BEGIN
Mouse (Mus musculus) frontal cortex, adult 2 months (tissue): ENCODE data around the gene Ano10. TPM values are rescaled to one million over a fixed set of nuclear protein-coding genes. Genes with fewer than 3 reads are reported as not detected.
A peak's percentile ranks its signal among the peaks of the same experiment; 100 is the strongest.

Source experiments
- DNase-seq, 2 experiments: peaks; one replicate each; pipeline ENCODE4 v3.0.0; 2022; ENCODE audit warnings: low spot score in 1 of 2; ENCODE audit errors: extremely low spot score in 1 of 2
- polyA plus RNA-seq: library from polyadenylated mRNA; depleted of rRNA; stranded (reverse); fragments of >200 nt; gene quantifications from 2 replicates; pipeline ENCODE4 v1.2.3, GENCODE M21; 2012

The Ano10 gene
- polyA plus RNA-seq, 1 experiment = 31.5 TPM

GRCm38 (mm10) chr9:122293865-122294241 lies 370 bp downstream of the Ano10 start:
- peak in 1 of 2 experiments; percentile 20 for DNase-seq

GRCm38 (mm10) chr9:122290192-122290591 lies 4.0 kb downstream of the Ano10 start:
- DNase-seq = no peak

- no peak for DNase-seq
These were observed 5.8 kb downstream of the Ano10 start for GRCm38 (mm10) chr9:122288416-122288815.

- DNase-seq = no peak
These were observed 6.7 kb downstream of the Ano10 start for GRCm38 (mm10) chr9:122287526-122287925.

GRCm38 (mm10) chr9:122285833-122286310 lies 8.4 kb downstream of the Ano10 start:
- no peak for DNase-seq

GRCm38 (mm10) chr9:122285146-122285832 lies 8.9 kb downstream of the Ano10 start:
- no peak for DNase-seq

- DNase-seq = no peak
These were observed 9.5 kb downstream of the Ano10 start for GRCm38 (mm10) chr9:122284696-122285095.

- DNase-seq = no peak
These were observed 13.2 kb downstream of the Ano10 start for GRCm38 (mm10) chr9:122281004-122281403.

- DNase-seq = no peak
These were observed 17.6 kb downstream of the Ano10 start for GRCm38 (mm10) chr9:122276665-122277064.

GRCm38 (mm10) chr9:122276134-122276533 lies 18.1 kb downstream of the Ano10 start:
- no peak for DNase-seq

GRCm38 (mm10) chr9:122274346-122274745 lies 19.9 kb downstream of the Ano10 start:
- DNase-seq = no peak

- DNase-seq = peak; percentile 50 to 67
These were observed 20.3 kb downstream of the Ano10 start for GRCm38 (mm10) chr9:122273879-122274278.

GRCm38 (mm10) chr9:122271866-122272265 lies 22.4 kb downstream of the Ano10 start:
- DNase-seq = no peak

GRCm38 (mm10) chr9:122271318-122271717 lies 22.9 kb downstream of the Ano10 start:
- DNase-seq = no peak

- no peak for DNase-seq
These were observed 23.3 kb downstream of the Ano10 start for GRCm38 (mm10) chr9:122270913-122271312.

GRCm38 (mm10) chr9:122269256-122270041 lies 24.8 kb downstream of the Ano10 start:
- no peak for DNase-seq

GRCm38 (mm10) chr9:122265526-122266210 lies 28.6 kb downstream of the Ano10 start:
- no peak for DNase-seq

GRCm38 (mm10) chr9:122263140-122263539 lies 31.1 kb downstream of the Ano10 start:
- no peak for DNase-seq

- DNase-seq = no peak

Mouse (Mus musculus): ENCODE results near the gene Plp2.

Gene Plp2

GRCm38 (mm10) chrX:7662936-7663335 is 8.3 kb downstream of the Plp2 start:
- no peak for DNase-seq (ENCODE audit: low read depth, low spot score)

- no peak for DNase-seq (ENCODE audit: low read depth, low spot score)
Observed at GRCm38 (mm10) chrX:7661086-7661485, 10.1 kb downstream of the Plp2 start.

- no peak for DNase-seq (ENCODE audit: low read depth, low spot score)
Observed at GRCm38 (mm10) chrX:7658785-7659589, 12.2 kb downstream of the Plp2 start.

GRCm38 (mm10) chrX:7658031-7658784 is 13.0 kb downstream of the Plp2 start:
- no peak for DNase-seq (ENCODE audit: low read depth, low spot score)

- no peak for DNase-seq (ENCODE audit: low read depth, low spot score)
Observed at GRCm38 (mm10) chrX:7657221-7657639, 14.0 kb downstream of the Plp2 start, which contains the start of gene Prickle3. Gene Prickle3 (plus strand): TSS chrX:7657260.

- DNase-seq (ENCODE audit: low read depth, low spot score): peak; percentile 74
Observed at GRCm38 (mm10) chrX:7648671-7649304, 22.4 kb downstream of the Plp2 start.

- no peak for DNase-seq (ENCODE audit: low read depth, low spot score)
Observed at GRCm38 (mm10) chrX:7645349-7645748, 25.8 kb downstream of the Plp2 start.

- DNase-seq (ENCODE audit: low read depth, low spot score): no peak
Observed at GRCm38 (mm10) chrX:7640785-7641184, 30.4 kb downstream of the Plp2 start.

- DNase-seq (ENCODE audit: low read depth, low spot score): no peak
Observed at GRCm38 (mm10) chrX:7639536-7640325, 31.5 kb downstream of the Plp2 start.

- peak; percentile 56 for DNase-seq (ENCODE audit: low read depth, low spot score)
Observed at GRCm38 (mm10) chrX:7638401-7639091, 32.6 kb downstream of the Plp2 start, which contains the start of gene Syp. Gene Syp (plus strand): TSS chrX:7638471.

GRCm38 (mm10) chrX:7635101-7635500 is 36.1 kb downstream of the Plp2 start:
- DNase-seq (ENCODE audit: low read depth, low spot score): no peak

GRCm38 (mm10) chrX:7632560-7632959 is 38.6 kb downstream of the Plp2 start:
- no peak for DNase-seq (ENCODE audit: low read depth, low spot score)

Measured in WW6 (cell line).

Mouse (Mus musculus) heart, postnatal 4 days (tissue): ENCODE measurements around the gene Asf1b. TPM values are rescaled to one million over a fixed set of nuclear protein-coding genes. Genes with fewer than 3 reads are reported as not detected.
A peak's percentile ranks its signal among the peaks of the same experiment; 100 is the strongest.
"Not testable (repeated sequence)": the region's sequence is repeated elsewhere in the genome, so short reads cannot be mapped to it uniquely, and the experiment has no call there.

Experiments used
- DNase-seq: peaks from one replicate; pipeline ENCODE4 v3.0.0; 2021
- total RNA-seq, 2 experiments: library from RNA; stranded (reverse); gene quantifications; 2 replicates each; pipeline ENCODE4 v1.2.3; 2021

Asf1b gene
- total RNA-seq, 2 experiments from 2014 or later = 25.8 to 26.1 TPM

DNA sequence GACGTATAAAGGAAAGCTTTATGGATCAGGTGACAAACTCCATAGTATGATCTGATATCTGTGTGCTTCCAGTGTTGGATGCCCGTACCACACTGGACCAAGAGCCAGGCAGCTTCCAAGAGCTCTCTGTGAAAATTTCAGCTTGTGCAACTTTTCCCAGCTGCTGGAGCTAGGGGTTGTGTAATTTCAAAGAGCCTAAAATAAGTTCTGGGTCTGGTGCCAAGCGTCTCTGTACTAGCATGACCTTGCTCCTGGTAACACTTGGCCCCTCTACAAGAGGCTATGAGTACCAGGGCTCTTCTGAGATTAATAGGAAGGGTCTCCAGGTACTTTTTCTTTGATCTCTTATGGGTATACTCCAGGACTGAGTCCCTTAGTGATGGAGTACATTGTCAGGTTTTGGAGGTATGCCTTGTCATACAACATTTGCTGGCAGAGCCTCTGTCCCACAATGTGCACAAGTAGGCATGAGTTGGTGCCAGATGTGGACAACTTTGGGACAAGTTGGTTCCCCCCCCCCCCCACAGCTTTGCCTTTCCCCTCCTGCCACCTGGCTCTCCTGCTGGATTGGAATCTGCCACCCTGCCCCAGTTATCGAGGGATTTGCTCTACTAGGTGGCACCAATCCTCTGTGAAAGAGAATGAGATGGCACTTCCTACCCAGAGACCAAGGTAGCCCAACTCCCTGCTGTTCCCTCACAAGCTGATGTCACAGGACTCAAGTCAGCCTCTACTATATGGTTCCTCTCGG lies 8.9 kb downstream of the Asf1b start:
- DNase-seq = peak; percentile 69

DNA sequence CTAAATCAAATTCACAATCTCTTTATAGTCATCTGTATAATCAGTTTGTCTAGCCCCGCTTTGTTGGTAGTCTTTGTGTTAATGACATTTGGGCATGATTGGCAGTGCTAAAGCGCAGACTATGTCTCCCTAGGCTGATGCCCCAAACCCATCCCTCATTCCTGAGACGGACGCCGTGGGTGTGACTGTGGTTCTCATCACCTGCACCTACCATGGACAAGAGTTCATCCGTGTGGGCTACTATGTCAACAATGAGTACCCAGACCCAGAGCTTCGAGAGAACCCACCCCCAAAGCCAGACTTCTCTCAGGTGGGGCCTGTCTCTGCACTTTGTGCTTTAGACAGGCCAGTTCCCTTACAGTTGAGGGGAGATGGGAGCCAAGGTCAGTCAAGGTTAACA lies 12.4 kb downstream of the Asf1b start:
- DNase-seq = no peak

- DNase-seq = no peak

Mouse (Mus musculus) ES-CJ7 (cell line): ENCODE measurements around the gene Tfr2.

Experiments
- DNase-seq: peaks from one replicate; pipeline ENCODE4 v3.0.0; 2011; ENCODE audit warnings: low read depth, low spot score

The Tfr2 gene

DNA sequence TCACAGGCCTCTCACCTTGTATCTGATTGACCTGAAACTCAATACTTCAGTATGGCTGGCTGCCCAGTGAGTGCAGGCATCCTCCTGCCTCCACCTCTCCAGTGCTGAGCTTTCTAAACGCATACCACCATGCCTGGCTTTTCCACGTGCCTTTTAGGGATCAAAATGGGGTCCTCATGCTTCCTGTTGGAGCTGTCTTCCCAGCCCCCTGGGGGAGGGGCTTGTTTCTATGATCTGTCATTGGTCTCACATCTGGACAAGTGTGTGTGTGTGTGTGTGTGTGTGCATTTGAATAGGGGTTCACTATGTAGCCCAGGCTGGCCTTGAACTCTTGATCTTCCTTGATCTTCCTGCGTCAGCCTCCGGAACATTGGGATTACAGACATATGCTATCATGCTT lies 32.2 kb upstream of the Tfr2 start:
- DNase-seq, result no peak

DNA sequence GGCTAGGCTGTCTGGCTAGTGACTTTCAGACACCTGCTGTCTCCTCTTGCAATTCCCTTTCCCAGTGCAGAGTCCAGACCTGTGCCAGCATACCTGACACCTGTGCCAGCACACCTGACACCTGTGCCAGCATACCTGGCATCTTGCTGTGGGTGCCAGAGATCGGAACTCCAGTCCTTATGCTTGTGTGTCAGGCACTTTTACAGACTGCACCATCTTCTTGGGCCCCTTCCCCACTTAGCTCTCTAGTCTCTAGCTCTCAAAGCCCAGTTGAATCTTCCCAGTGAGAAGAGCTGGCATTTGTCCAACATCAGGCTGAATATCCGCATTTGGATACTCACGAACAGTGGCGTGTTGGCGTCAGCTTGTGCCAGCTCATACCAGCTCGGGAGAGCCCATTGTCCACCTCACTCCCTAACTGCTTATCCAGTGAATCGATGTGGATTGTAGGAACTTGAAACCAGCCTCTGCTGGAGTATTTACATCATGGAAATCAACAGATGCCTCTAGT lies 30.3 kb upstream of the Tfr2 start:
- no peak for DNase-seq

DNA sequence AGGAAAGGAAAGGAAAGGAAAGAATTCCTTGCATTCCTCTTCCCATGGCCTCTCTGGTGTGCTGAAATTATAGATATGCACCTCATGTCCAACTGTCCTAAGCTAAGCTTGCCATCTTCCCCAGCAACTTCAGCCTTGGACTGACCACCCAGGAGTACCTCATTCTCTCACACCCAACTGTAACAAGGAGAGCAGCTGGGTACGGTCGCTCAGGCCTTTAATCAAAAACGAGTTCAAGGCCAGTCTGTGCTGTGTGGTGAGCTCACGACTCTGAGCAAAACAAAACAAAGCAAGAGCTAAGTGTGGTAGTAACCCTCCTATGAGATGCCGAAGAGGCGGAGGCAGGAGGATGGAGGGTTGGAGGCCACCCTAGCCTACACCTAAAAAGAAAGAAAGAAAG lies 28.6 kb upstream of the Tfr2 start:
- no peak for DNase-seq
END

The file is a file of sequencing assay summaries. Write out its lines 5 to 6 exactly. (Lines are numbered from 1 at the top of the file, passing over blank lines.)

- polyA plus RNA-seq: library from polyadenylated mRNA; depleted of rRNA; stranded (reverse); fragments of >200 nt; gene quantifications from 2 replicates; pipeline ENCODE4 v1.2.3, GENCODE M21; 2012

The Ano10 gene